On January 12th Highways Performance Space and Gallery opened its second annual Film Maudit 2.0 Festival with the premiere of Hi-Kicks Entrails, as part of its Behold! Queer Performance Program. Hi-Kicks Entrails runs through January 24, 2021. The entire Film Maudit 2.0 Festival features over 125 works of cinema from 25 countries and includes films that are rarely ever seen during other festivals. The films take on subjects of social and political issues that are considered by some as offensive, and other that confront conformist and sexual traditions or mores. Kudos to Ironstone and Highways for providing a platform for these talented artists to present their work.

Hi-Kick Entrails features five unique films by LGBTQI artists Ironstone, Cade, josie j, Travis D, and Jordi. Another artist who, due to a family tragedy, was unable to present their film was Ya Dwsk (They/Them). They did, however, contribute their thoughts on the project’s criteria during the Q&A. Our thoughts and good wishes go out to Dwsk and their family.

In the several dictionaries, the definition of the word maudit is cursed, damned, or wretched. Along with many others, these are adjectives far too often used to describe members of the LGBTQI community, and it was inspiring to view the work of five talented artists who are openly gay, gender nonconforming or transgender. The curator of Hi-Kicks Entrails was the dancer, choreographer, performer, and filmmaker known as Ironstone; whose provocative evening-length work I Share the Body was presented last December at Highways. This is a young artist/activist with much to offer and I look forward to following his career.

As part of Hi-Kicks Entrails description, it stated: “Dance is the breath made visible. 6 Dancers tackle the scariest thing known to humanity: the body. Endless compounding horrors organized into rhythm mean it’s not just about the body, it’s about what you say with it. How is Dance not just about the body and how can that be recorded? Films with questions about process, progress, and posture.” Four of the five films shown accomplished the creator’s vision whereas one succumbed to the temptations of special effects.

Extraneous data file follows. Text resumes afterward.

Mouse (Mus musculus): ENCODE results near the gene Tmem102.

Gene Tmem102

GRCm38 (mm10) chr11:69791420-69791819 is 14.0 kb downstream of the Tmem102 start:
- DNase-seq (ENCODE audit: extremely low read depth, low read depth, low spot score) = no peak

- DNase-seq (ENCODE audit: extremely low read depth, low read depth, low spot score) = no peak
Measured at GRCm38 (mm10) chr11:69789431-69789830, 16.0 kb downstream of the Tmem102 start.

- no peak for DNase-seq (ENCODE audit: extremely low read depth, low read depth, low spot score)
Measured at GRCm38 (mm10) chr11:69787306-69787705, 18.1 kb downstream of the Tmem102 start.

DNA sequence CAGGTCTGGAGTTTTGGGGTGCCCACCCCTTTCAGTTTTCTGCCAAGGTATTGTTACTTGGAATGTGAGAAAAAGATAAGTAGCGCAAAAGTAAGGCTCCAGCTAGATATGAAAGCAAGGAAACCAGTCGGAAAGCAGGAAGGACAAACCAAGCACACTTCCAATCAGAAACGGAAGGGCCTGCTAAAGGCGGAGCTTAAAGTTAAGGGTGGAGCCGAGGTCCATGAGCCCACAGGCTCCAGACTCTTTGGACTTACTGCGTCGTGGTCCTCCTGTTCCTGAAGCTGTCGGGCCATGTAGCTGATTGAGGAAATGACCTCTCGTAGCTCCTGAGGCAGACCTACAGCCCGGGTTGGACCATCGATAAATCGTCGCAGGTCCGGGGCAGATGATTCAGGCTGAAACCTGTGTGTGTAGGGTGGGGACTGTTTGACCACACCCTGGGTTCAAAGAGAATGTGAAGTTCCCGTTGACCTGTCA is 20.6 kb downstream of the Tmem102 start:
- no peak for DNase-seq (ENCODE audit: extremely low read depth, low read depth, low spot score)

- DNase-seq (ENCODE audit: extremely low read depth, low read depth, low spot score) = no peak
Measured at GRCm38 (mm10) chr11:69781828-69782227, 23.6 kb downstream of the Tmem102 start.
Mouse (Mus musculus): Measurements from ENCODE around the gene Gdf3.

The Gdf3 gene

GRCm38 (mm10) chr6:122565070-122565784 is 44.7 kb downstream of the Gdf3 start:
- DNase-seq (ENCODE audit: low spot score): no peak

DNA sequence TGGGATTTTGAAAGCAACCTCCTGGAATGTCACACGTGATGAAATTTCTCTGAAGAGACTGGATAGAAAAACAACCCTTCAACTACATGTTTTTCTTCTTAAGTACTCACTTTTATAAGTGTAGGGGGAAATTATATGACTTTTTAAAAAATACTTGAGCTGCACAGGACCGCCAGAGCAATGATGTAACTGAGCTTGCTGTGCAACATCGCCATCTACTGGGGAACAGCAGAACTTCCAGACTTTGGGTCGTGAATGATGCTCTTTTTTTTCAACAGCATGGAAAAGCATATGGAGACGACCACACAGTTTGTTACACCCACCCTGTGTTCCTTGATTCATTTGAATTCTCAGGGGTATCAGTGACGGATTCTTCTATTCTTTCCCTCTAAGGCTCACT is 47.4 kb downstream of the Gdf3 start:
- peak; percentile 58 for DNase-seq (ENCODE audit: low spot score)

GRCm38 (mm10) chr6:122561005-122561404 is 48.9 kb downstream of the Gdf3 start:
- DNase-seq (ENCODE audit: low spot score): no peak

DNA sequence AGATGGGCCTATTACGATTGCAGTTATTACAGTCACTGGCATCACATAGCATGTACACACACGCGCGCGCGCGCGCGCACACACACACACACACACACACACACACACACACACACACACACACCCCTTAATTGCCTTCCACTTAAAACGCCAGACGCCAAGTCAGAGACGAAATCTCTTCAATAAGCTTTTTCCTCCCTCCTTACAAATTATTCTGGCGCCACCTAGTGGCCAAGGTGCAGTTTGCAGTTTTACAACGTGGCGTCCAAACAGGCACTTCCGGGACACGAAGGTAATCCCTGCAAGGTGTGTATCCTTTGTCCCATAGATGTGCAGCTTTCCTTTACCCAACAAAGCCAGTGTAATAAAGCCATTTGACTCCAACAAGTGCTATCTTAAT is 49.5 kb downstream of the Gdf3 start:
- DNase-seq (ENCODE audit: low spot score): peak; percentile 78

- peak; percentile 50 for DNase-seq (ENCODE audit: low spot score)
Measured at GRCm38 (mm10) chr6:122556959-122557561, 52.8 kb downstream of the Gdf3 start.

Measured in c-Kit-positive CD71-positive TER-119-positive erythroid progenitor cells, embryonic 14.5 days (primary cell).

Jordi (she/her) describes herself as “a gender non-conforming, Afrofuturistic, multidimensional artist weaving healing energy into my works for myself and others to evolve”. Her film SoLali (run time 20 mins.) is a remarkable film that is poetic, sensual, and graphic while making use of everyday, sometimes mundane activities. Checking the temperature of a shower before stepping into bathe, raking leaves, digging a hole to plant a tree, or painting a wall. Some of her chores are sped up, giving us a distorted sense of time while adding to Jordi’s belief that everything is dance. At that speed, it does look like she is dancing with the rake, the plant and the paint brush.

The sensuality did not come during the scene where Jordi stood nude in front of her tub, but in the final scene where she films herself performing at home on a medal pole and several pink mats. Dressed in white briefs and dress shirt, Jordi stands on her head, rubs her crotch against the pole and performs as a sensual pole dancer. We see the movement run in reverse which gives Jordi’s movement an eeriness that I am not sure she meant. Liquid from a drink goes back into the bottle as she consumes it, her long braids move in “unnatural” ways. This process messes with movement and time while also adding a diverse layer of emotions.

I was struck by the music score composed and performed by Jordi, and inspired by the wisdom of her spoken words. SoLali makes one think, question, and yes, smile.

Still from "SoLali" by Jordi - Courtesy of the artist.

Still from “SoLali” by Jordi – Courtesy of the artist.

I’d Rather Have a Daughter in a Whorehouse Than a Son in the Police Force 2020 is a short video (run time 5 mins.) by visual and performance artist Travis D (they/them) whose face we never quite see in the film. Instead, Travis D dons several masks and wigs, altering their movement and attitude with every costume and venue change. In the film they discuss the difficulty of coping with cultural norms and all the layers created by them. They state that one must “rid oneself of norms to find oneself under all those layers”.

Travis D’s film definitely investigates the search for self. It is at times confrontational, whimsical, and even scary. Who exactly is this artist? Perhaps the answer is found in the totality of the many personalities laid out before us in this fast paced perplexing, and enjoyable film.

Travis D was assisted in the making of I’d Rather Have a Daughter in a Whorehouse Than a Son in the Police Force 2020 by Dalton Chase Goulette